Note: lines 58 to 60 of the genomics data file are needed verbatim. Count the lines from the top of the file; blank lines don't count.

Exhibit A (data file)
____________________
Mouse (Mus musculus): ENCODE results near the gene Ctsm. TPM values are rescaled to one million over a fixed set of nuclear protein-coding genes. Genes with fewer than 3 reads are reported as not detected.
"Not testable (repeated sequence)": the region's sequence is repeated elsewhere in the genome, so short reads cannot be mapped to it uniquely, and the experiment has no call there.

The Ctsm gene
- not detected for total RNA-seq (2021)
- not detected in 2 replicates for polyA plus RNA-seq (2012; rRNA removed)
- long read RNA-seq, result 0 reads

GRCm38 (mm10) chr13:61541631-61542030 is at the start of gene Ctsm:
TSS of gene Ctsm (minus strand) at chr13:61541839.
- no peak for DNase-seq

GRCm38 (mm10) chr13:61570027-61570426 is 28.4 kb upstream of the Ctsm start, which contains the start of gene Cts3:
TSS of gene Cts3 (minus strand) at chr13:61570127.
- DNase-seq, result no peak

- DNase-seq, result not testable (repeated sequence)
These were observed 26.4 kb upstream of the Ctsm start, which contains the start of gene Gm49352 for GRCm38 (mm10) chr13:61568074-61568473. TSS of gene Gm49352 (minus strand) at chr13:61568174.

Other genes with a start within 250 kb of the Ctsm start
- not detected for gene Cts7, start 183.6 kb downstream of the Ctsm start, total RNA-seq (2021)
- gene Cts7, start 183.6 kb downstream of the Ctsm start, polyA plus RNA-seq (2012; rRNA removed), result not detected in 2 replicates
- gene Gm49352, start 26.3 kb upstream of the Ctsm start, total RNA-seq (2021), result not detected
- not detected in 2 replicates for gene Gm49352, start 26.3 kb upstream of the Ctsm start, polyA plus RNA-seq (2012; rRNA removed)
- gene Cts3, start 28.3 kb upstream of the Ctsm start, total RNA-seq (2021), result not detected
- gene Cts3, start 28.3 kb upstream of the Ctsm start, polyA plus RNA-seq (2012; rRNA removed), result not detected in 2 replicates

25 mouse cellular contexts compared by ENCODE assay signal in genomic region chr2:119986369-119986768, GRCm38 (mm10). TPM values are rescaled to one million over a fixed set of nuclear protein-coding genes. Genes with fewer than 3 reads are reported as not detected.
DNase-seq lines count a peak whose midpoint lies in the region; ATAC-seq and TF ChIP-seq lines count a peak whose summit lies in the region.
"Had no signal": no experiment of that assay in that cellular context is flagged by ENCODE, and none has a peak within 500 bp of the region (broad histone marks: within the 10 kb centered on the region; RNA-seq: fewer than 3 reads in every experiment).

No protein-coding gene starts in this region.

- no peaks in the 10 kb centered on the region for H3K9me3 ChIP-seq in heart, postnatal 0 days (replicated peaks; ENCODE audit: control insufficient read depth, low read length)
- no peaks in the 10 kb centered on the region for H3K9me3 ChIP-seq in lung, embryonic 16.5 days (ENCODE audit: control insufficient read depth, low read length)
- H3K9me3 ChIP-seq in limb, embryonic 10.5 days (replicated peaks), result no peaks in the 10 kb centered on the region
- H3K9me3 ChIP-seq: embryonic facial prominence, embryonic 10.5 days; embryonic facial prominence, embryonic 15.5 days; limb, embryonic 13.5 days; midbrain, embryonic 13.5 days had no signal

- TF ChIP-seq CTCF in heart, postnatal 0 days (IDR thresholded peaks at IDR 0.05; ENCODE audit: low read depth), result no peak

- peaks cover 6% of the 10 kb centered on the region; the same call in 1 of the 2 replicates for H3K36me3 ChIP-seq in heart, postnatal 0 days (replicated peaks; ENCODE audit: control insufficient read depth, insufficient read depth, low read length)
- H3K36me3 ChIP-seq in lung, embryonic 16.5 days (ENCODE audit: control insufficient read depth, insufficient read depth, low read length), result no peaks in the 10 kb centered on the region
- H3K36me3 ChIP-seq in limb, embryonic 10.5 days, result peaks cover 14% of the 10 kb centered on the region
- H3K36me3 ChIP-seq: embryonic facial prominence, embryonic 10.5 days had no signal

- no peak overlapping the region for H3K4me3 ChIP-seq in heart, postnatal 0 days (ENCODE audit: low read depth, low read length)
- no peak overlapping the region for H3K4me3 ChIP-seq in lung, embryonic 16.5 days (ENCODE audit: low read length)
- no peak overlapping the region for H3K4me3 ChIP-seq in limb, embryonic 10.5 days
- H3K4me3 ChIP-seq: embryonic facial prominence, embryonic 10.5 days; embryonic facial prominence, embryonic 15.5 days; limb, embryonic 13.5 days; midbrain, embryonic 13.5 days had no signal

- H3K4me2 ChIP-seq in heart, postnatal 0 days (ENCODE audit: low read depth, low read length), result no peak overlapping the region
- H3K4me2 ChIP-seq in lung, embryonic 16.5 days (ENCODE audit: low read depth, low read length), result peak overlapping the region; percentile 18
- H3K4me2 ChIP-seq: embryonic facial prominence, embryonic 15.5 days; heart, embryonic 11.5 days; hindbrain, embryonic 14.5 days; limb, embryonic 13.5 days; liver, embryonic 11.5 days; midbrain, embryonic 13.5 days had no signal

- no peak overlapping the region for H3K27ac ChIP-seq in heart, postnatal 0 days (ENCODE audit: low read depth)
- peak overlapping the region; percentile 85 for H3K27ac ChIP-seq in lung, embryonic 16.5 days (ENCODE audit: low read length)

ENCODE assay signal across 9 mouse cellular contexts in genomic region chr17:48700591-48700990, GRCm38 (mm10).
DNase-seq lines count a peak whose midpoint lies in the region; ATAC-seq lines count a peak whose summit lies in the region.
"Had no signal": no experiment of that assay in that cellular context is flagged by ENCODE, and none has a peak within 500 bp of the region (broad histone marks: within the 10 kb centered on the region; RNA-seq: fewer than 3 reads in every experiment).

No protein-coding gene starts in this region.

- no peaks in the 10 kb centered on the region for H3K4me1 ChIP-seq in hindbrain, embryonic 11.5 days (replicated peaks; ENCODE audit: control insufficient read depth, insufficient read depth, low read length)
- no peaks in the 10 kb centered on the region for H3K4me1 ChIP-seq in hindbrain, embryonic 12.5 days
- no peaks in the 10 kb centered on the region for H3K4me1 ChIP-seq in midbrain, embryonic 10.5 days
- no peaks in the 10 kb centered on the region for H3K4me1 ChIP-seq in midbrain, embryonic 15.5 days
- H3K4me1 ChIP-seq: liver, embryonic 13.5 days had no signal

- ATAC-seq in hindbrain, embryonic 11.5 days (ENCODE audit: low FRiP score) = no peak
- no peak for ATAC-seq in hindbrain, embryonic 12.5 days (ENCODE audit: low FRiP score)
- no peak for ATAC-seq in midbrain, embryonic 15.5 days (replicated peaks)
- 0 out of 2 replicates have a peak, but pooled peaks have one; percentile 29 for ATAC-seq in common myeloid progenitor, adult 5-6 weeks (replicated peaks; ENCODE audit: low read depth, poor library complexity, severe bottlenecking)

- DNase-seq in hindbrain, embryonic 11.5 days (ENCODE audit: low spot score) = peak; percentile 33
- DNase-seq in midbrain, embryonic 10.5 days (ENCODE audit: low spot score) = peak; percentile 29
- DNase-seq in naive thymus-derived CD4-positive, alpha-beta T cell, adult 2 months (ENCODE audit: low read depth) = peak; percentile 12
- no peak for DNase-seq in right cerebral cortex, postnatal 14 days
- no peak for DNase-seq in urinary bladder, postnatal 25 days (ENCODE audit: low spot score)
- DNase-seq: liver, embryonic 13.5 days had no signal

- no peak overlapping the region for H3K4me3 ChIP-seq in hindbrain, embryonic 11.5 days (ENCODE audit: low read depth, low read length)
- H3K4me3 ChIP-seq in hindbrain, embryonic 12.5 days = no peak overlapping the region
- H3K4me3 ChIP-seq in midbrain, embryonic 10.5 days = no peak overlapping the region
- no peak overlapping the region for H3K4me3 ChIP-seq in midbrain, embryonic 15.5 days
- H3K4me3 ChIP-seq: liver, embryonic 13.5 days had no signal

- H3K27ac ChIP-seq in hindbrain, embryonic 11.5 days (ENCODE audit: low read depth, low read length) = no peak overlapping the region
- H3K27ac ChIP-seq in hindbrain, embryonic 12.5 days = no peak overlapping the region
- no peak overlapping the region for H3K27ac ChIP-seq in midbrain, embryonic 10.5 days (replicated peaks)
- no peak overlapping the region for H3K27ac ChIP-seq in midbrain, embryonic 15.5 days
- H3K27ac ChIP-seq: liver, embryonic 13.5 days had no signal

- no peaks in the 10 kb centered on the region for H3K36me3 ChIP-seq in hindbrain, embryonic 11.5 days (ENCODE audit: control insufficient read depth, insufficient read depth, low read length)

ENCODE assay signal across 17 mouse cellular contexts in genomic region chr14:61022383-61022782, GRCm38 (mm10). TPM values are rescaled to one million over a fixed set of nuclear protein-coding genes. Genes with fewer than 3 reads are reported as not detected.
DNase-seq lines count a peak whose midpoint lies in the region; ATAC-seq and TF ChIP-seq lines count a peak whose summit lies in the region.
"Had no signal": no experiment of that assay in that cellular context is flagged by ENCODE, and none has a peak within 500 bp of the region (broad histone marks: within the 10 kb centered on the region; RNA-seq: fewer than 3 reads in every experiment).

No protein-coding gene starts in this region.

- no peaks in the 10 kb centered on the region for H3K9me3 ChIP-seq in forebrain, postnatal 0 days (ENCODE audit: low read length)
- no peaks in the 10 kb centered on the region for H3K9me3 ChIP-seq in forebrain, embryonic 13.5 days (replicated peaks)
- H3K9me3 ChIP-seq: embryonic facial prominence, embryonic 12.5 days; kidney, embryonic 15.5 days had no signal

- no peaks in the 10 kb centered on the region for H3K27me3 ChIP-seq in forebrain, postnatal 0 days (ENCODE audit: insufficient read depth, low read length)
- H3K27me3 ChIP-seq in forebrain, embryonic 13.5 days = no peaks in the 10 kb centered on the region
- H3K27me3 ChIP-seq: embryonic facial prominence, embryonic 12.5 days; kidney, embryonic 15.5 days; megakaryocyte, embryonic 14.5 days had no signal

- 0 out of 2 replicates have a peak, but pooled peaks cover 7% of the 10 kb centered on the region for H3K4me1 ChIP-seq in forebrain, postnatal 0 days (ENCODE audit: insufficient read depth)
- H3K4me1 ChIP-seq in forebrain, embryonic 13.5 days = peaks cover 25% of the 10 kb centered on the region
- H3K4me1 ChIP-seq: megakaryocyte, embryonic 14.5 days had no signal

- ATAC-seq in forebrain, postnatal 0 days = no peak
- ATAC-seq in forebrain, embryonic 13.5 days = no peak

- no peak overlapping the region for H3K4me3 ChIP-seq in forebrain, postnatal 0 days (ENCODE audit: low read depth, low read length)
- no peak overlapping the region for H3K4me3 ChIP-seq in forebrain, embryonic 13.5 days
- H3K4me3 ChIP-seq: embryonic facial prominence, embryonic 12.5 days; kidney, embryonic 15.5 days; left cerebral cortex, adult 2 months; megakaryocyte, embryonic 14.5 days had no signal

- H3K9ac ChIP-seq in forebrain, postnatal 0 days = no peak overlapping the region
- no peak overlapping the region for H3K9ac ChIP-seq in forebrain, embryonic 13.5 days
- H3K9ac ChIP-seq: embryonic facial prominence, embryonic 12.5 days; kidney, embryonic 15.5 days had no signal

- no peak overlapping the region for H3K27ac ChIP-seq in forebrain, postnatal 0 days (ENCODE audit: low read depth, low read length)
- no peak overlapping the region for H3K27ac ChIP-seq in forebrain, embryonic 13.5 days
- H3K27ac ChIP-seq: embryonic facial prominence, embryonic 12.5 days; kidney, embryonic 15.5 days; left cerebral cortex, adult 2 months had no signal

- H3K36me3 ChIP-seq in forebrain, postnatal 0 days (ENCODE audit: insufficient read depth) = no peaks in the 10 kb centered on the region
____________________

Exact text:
- DNase-seq in midbrain, embryonic 10.5 days (ENCODE audit: low spot score) = peak; percentile 29
- DNase-seq in naive thymus-derived CD4-positive, alpha-beta T cell, adult 2 months (ENCODE audit: low read depth) = peak; percentile 12
- no peak for DNase-seq in right cerebral cortex, postnatal 14 days